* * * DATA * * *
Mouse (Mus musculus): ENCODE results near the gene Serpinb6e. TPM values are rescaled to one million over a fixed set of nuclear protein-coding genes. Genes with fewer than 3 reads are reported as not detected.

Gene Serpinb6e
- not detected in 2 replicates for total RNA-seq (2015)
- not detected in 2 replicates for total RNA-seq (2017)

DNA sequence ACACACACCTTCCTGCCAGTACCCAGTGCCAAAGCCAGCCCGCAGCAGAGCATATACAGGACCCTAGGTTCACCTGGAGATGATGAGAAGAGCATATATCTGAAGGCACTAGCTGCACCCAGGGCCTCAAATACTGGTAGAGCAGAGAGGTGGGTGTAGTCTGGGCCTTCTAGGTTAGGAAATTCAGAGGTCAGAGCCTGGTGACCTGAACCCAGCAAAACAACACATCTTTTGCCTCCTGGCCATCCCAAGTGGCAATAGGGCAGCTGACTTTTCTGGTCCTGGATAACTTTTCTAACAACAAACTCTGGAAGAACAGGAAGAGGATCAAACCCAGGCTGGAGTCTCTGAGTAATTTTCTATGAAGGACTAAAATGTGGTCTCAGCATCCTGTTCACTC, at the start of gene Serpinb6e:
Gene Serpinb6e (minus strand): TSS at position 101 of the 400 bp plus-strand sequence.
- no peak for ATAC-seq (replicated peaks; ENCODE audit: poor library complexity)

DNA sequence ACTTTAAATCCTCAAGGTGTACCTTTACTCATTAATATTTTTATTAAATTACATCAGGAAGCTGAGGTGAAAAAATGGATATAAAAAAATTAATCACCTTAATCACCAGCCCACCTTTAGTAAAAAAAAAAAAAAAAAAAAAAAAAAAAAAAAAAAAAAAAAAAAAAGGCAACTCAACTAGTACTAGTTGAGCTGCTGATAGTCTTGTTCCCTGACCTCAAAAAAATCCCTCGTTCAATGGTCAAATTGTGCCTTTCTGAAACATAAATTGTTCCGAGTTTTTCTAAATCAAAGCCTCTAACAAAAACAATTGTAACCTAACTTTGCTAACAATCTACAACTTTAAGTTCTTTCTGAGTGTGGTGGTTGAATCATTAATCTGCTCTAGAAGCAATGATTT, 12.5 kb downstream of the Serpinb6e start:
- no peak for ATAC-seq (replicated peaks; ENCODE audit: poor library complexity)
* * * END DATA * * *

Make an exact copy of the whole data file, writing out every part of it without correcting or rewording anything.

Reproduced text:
Mouse (Mus musculus): ENCODE results near the gene Serpinb6e. TPM values are rescaled to one million over a fixed set of nuclear protein-coding genes. Genes with fewer than 3 reads are reported as not detected.

Gene Serpinb6e
- not detected in 2 replicates for total RNA-seq (2015)
- not detected in 2 replicates for total RNA-seq (2017)

DNA sequence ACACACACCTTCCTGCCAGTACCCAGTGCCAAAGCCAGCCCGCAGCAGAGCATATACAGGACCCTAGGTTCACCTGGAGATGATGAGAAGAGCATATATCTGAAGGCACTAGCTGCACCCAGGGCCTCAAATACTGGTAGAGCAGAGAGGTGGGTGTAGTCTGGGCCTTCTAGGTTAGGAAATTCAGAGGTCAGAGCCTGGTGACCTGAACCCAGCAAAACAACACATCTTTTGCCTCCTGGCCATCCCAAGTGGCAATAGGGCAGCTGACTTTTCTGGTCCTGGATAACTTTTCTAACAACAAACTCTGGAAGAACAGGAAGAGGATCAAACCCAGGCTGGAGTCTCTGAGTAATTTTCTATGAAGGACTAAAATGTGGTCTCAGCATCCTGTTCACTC, at the start of gene Serpinb6e:
Gene Serpinb6e (minus strand): TSS at position 101 of the 400 bp plus-strand sequence.
- no peak for ATAC-seq (replicated peaks; ENCODE audit: poor library complexity)

DNA sequence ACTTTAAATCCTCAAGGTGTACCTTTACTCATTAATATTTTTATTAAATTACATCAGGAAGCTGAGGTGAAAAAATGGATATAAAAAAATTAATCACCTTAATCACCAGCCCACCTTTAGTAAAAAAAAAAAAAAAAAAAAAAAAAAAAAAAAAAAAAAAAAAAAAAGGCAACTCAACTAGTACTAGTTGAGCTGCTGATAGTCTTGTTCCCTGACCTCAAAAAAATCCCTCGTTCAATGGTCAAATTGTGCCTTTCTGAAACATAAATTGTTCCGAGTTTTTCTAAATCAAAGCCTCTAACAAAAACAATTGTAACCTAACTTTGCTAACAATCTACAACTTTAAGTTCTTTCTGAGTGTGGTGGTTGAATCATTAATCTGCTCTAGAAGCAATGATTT, 12.5 kb downstream of the Serpinb6e start:
- no peak for ATAC-seq (replicated peaks; ENCODE audit: poor library complexity)